Charlottesville boards will continue meeting electronically over the next two months and the city will begin accepting development applications as the world starts to adjust to the new normal of the coronavirus pandemic.
The City Council approved continuing electronic meetings and partially opening the Department of Neighborhood Development Services during its meeting Monday.
The council adopted an ordinance that allows NDS to start accepting applications that only require administrative review. The department has not been accepting new development applications since March 25 under an emergency declaration related to the pandemic.
Such applications include items like a boundary line adjustment.
Developers have asked the city to begin accepting more applications, and a few speakers asked for it during public comment.
Neil Williamson, president of the Free Enterprise Forum, a local business advocacy group, said the city should expand the scope of the applications it is willing to accept.
“Right now, you have housing proposals sitting in the queue,” he said.
Ashley Davies, of Riverbend Development, who is also part of the Charlottesville Regional Chamber of Commerce’s Charlottesville Area Development Roundtable, said more proposals should be accepted. She said new technology has allowed meetings to be conducted electronically so developers could maintain public engagement.
City code requires developers to hold community meetings before submitting a final site plan to the city for proposals that need a public hearing, such as special-use permits and rezoning.
However, such large meetings are discouraged under health guidelines to limit the spread of the coronavirus.
The council directed NDS staff to create standards for community engagement in the era of a pandemic.
“I absolutely don’t want to bypass that community engagement piece; I just believe it can be done in creative ways in this current environment,” Councilor Heather Hill said.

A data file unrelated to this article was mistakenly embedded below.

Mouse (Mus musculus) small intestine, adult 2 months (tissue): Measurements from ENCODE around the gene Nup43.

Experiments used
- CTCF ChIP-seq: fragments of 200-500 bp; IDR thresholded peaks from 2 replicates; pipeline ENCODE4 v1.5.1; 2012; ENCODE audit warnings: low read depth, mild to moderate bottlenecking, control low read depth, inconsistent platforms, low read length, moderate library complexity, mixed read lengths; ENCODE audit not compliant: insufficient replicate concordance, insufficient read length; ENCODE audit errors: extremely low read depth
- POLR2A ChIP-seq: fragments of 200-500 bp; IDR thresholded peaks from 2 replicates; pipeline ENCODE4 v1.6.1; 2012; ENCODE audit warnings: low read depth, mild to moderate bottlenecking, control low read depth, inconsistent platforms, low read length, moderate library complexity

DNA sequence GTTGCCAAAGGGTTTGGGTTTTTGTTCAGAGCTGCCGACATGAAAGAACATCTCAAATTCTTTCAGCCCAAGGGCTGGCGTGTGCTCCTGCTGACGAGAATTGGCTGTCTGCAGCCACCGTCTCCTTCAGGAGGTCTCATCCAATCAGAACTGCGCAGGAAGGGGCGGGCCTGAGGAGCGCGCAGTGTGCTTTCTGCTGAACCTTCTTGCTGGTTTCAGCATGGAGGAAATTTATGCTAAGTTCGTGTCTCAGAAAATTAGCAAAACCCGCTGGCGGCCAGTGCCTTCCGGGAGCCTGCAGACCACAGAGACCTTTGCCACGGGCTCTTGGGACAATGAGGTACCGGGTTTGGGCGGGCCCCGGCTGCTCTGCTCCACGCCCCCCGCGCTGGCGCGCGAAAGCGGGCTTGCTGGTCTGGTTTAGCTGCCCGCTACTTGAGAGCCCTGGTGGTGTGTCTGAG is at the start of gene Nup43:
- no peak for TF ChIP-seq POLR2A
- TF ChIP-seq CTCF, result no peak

Mayor Nikuyah Walker cautioned that changes to the public engagement process could exclude certain residents who don’t have necessary technology.
Councilor Lloyd Snook said the pandemic could continue for another year and the city can’t halt development for that long.
“We just can’t do that for that long of a period of time,” he said. “Maybe if it was truly only two or three months as it has been, but we’re talking possibly a year or more.”
The council voted to allow the city to accept all applications, but only begin review of projects that can be approved administratively. Review of other proposals would not occur until the council signs off on community engagement standards.
The council also extended its electronic meeting policy through July and August for the boards and commissions that it previously had approved.
The council previously authorized virtual meetings for the Board of Architectural Review, Board of Equalization, Community Development Block Grant Task Force, Housing Advisory Committee, Human Rights Commission, Planning Commission, Police Civilian Review Board and Retirement Commission.
The list was amended to allow one virtual meeting each of the Tree Commission, Sister City Commission and Community Policy and Management Team.